The Cardinals were heavy underdogs going into Sunday's game against the Ravens, and there is no question Baltimore is a good team. But there is also no question the Cards felt like they let one get away in a 23-17 loss.
The good news is that, while there are still hiccups, the offense can move the ball. Against the Ravens, that even meant despite being one-dimensional, with only 20 yards rushing total. But those missed chances deep in Baltimore territory …
It was suggested to many players that perhaps the Cards should run more that close. Most deferred to Kliff Kingsbury, who said of the offense that all parts of it had to be looked at, from play design to execution and beyond.
"I want to win games," guard Justin Pugh said. "I don't care how we do it."
-- Kyler Murray was pretty good again. I was at the Cam Newton 422-yard debut as a rookie in 2011, since it was at State Farm Stadium, and Newton followed with 400-plus yards in Week 2 as teams scrambled to learn their defenses after the truncated 2011 lockout-ravaged offseason. Murray is facing defenses that had more time to prepare, but he's thrown for more than 300 yards each game, joining Newton as the only one to do that in his first two NFL games. He missed a couple of throws, but he made some nice throws, he got others off despite getting drilled by a defender and how are you not optimistic?
-- The snap clap returned on a bunch of plays. It hasn't gone away, although it's clear it won't be an every-down or every-game thing.
-- The Cardinals were reportedly the first team since the NFL moved the goalposts in 1974 to try three field goals inside the opponent's 5-yard line while trailing.
-- The Cardinals had an interesting way to start the game, essentially using two defensive linemen (Corey Peters and Rodney Gunter) with four linebackers (Haason Reddick was back in full) and five defensive backs. Rookie Deionte Thompson got a chance – although Lamar Jackson was pretty good on the opening drive.
-- Jackson, by the way, could end up being the best QB of the 2018 draft. Long way to go from all those first-round picks, but Jackson has made huge strides for the Ravens in less than a full season of starts.
-- Murray, meanwhile had only three rushes for four yards. I don't think the Cards want to run him a ton, not at his size, but that part of his game has been quiet through two weeks.
-- Larry Fitzgerald is going to have a huge year. He had another five catches for 104 yards, he had a 54-yard catch – after two 40-plus yarders last week after not having one that long since 2015 – and has had 100-yard games each of the first two weeks. Fitz hadn't had back-to-back 100-yard games since Week 2 (at Chicago) and Week 3 (home against San Francisco) in 2015. He's really timeless.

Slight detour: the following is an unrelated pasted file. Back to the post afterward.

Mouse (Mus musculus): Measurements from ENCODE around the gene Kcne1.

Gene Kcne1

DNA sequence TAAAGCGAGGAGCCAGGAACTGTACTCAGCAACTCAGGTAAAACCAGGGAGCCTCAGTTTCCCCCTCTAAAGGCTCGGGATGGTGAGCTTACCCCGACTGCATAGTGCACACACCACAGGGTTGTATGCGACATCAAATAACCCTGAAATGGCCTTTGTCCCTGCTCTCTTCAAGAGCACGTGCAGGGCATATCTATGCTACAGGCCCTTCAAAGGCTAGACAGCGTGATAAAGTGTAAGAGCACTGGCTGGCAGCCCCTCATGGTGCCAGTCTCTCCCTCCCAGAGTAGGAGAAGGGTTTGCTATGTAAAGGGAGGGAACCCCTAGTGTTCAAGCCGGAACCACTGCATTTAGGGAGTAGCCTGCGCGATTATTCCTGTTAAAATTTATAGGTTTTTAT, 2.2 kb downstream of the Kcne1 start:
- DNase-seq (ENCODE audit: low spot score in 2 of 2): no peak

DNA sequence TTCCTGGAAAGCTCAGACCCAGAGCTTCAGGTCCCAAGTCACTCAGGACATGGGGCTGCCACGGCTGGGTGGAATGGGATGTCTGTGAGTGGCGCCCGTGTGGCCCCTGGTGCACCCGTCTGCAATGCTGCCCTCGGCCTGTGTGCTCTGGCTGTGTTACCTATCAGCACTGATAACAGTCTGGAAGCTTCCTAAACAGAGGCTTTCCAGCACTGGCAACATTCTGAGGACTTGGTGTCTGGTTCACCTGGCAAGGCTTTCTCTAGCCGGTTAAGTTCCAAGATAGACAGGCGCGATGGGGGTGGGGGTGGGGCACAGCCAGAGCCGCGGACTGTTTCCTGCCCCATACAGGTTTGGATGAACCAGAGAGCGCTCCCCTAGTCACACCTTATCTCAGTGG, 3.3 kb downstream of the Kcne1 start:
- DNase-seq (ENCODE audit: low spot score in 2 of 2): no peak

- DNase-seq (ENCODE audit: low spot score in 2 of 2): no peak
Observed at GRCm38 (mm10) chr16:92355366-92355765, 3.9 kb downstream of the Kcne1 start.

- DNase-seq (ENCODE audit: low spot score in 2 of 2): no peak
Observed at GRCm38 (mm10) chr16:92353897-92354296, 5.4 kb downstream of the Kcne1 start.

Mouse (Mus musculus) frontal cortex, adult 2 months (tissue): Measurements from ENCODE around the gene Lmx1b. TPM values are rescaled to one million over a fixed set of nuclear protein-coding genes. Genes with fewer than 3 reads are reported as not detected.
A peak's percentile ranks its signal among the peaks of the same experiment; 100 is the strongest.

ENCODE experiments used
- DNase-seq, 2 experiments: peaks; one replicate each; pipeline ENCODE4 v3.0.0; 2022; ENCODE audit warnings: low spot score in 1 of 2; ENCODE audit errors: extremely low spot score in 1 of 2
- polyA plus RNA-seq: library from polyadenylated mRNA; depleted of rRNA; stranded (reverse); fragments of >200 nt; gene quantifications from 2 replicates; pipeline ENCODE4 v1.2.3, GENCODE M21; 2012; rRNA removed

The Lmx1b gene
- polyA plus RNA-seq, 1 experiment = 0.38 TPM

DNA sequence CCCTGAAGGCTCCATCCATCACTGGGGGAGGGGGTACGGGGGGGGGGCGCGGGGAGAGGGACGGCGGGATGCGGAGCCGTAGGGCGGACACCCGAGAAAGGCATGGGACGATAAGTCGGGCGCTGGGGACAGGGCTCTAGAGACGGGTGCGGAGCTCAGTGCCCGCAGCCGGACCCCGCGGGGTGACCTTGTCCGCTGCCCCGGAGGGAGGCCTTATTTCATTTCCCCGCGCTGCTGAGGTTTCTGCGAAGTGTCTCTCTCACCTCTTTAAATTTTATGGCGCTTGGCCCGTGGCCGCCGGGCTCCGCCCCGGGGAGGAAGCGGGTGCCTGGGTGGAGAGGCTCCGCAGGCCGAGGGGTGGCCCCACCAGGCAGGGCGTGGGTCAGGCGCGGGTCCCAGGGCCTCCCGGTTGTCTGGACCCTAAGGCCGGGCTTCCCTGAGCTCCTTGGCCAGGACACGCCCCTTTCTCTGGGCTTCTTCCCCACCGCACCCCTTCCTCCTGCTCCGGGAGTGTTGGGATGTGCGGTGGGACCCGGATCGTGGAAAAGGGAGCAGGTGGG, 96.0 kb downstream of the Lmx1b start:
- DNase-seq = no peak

-- Cassius Marsh had his first sack, but he had a tough block-in-the-back on a punt return and then a bad horsecollar of Jackson. Speaking of special teams, they were great Week 1, they took a step back Sunday. Among the miscues, Marsh's penalty, Clinton McDonald had a penalty hitting the long snapper, Damiere Byrd had a kickoff return that he decided to catch too close to the sideline and then he stepped out at his own 6. That unit is better than that, and it'll bounce back. But a bad day.
-- The defense did better in the second half, and for a second straight week, kept the Cards in it. The Ravens had 11 plays of at least 10 yards in the first half. In the second half, they only managed two field goals.
-- We saw the first challenge of a non-pass interference call in a Cardinals game, although it was thrown by Ravens coach John Harbaugh. He tried to get a flag thrown after the fact on rookie cornerback Byron Murphy. The Ravens lost the challenge and punted to give the Cards a final chance to drive for a win. The Cards, pinned at their own 9, couldn't move the ball.
-- Terrell Suggs sat by himself at the far end of the bench late in Sunday's game, away from the chaos at the other end of the field as the Cards tried desperately to generate a game-winning drive that never materialized. He kept looking at the video board on his end of the field, hoping to see a big play and perhaps a storybook finish for his return.
It didn't happen. "It was a weird game," Suggs said, and for him, most of that was coming back as visitor to a place that had been home. But it was also weird how it played out.
Time to go home.